Rolling safely on skateboards, scooters, caster boards
- Copyright © 2009 by the American Academy of Pediatrics
As the popularity of wheeled boards such as skateboards, non-powered scooters and two-wheeled caster boards increases, so does the risk of injury.
Wheeled recreational vehicles help improve large motor skills, balance and coordination, but riders should follow safety precautions to reduce their chances of injury.
An estimated 50,000 skateboard-related injuries and approximately 8,000 scooter-related injuries occurred in children in 2000, according to the American Academy of Pediatrics (AAP). Most common injuries were fractures. Some injuries were related to falls and a lack of safety equipment. Injuries and even deaths have resulted from collisions with motor vehicles.
Also increasing in popularity are caster boards (brand names include RipStik and FreeRider, among others), which resemble two-wheeled skateboards that have separate, moving platforms for each foot. Data are not available for injuries caused by caster boards. Safety videos with instructions on how to ride caster boards are posted on YouTube at www.youtube.com/watch?v=clNdfz4KDMU.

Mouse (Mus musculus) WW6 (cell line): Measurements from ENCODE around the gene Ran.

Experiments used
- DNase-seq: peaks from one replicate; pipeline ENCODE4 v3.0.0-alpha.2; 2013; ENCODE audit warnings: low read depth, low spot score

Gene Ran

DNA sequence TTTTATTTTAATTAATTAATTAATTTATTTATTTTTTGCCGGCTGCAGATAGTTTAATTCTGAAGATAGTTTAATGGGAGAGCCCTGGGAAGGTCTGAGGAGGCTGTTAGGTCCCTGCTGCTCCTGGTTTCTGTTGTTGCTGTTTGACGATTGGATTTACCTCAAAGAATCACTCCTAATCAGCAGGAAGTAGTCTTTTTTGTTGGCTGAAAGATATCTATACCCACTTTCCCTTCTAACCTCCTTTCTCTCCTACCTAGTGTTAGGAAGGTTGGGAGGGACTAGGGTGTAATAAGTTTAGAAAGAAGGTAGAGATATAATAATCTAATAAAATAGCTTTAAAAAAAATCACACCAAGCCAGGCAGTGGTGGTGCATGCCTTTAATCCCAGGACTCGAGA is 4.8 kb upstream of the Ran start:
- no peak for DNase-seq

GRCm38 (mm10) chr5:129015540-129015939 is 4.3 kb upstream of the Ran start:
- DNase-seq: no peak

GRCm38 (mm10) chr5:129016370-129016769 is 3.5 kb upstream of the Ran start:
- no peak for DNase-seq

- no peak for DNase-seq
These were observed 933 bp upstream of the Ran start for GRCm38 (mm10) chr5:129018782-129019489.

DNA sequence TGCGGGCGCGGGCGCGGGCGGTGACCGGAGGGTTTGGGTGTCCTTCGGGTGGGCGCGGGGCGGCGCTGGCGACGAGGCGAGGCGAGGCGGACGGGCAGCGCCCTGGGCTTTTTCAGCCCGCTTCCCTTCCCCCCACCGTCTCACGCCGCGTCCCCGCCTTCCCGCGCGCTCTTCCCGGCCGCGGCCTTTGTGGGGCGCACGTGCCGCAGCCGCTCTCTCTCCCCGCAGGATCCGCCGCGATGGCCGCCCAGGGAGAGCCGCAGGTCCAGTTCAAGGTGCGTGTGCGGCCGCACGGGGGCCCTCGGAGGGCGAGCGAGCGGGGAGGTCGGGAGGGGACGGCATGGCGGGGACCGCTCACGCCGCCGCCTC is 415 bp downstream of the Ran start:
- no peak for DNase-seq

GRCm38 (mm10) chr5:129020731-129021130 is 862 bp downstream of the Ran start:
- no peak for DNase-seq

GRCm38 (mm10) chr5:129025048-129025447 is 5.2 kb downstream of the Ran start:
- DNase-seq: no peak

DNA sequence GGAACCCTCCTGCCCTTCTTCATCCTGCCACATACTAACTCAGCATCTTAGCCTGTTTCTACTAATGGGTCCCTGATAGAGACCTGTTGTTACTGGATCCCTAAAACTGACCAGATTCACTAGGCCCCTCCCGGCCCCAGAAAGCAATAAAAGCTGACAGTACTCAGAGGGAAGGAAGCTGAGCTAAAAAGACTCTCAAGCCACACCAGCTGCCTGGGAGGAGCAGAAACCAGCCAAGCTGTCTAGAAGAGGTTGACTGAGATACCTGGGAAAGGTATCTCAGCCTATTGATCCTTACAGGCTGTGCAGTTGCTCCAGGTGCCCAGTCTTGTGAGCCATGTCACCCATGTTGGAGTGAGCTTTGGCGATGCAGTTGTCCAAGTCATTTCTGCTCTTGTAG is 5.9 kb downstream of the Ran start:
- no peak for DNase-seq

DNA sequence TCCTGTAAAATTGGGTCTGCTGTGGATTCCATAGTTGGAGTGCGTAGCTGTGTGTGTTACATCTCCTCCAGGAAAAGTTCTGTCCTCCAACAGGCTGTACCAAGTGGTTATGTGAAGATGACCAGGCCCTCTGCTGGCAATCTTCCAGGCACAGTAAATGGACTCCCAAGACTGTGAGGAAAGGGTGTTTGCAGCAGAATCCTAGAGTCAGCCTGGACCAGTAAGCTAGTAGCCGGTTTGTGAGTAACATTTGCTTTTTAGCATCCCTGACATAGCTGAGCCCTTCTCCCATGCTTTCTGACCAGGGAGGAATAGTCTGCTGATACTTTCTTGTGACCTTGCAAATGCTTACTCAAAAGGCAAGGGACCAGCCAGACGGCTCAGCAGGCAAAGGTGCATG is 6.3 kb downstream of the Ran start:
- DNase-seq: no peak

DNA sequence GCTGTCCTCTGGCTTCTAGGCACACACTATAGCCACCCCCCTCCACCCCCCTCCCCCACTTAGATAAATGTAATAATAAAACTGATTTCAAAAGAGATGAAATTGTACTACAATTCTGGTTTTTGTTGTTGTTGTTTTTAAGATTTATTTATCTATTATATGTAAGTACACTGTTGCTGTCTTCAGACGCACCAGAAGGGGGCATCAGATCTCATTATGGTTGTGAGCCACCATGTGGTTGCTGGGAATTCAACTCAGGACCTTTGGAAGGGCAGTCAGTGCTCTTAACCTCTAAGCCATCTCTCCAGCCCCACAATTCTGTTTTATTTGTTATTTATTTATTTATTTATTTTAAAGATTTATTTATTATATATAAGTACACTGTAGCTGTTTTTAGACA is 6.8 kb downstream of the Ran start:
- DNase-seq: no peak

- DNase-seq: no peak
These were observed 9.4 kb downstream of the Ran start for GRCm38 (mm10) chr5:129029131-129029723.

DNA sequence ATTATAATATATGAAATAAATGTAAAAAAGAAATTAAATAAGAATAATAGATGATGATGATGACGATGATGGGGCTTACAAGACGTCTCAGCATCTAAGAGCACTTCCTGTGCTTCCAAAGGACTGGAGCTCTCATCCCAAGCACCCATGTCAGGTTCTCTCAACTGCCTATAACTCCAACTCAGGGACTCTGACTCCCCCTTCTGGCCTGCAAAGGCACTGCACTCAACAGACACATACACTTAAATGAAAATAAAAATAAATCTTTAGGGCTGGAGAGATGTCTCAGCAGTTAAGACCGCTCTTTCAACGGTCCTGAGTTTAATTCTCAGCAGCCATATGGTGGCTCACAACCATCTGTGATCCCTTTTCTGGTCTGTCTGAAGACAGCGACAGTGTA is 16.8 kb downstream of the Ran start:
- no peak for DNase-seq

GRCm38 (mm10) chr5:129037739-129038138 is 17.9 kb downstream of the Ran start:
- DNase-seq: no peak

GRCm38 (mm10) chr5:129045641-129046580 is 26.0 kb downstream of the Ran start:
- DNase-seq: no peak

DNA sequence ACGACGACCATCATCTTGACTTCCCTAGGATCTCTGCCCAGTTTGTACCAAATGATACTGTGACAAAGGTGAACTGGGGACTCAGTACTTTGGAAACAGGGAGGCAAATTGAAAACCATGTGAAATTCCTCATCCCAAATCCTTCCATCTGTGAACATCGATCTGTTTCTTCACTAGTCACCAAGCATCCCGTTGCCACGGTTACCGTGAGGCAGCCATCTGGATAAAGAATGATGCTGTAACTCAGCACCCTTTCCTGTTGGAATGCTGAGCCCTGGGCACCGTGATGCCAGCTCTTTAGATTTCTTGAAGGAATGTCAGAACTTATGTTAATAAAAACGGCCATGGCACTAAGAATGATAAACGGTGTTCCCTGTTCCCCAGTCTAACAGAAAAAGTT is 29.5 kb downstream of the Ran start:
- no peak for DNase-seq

The AAP and Consumer Product Safety Commission (CPSC) urge riders of wheeled boards to exercise caution and offer the following safety tips:
Wear sturdy shoes, a helmet that complies with CPSC or Snell Memorial Foundation standards, knee pads, wrist guards and elbow pads. Wrist guards may make it difficult to grip the handle and steer the scooter.
Children under age 8 should not ride non-powered scooters or caster boards. Children under age 5 should not use skateboards. Children ages 5-10 should ride skateboards only with close adult supervision.
Avoid gravel and uneven pavement, which can cause falls.
Do not ride on streets, in traffic or at night.
“Skitching a ride,” or holding onto the side or rear of a moving vehicle while riding, should never be done.
Skateboard, scooter and caster board riders also should check local laws regarding where the wheeled boards can be ridden. While not a complete guarantee of children’s safety, skate parks are available in some communities as an alternative to riding on backyard ramps or in streets and parking lots.